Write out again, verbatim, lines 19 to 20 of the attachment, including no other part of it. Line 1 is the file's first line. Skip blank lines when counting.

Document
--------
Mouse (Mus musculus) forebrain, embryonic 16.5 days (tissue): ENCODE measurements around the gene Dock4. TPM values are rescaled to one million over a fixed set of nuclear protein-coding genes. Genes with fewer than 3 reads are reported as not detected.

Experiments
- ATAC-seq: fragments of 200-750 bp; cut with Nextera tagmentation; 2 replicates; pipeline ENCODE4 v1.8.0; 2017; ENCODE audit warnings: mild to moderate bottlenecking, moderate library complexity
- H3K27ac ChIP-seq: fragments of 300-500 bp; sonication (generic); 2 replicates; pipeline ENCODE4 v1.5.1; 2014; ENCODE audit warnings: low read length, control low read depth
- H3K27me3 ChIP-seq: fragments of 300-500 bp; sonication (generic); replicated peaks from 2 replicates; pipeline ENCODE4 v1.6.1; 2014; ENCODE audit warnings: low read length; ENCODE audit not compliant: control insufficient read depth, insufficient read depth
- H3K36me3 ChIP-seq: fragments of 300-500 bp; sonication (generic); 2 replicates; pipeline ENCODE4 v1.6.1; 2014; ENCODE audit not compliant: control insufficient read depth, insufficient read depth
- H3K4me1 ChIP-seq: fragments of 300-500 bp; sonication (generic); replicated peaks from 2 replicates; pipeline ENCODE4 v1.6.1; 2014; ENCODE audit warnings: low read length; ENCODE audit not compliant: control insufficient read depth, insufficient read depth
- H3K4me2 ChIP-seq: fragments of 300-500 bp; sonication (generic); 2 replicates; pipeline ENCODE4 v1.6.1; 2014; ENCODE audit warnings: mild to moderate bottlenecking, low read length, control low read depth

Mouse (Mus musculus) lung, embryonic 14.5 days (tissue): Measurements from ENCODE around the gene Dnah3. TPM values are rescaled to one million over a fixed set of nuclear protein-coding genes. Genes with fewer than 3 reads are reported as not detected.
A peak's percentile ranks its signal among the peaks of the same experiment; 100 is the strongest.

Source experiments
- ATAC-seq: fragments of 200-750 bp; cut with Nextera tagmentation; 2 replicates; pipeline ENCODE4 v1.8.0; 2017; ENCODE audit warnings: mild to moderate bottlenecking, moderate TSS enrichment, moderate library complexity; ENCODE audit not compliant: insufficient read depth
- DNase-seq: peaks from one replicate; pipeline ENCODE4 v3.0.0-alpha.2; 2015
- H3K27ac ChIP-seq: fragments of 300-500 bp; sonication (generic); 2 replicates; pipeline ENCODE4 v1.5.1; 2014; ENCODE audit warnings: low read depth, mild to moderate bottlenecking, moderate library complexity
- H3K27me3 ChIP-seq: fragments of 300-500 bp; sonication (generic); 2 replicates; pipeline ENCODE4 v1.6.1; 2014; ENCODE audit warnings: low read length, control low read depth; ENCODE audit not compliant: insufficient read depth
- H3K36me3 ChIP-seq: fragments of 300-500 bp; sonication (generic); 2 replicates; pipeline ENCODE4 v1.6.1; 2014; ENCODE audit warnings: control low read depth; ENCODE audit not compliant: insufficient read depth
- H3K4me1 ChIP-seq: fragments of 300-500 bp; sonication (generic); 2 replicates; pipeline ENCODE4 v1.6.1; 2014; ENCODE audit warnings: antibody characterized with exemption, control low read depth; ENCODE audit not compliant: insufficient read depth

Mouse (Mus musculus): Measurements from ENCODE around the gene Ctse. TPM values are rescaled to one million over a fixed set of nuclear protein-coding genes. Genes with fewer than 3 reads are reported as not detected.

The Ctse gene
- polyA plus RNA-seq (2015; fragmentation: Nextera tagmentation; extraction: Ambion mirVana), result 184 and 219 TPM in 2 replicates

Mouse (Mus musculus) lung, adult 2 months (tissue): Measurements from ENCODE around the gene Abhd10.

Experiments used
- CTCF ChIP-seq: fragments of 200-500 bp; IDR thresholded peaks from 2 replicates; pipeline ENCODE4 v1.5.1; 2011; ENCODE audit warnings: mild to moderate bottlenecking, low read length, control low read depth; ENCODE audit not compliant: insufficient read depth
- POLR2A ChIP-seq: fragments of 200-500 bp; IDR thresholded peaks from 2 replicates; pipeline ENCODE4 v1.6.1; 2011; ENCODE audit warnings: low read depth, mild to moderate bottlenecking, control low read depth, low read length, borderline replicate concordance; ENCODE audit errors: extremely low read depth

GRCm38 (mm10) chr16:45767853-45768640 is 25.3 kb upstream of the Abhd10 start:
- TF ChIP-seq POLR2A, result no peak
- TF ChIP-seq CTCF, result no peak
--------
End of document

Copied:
The Ctse gene
- polyA plus RNA-seq (2015; fragmentation: Nextera tagmentation; extraction: Ambion mirVana), result 184 and 219 TPM in 2 replicates